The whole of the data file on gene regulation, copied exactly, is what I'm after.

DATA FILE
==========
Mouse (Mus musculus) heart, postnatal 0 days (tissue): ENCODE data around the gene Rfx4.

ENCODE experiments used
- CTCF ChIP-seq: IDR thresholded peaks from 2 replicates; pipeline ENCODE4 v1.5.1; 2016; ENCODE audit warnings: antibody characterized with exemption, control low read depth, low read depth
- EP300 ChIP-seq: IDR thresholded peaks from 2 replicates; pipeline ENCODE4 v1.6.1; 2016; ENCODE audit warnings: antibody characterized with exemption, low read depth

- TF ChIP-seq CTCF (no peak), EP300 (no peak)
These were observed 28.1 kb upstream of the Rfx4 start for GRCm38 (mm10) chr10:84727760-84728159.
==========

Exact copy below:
Mouse (Mus musculus) heart, postnatal 0 days (tissue): ENCODE data around the gene Rfx4.

ENCODE experiments used
- CTCF ChIP-seq: IDR thresholded peaks from 2 replicates; pipeline ENCODE4 v1.5.1; 2016; ENCODE audit warnings: antibody characterized with exemption, control low read depth, low read depth
- EP300 ChIP-seq: IDR thresholded peaks from 2 replicates; pipeline ENCODE4 v1.6.1; 2016; ENCODE audit warnings: antibody characterized with exemption, low read depth

- TF ChIP-seq CTCF (no peak), EP300 (no peak)
These were observed 28.1 kb upstream of the Rfx4 start for GRCm38 (mm10) chr10:84727760-84728159.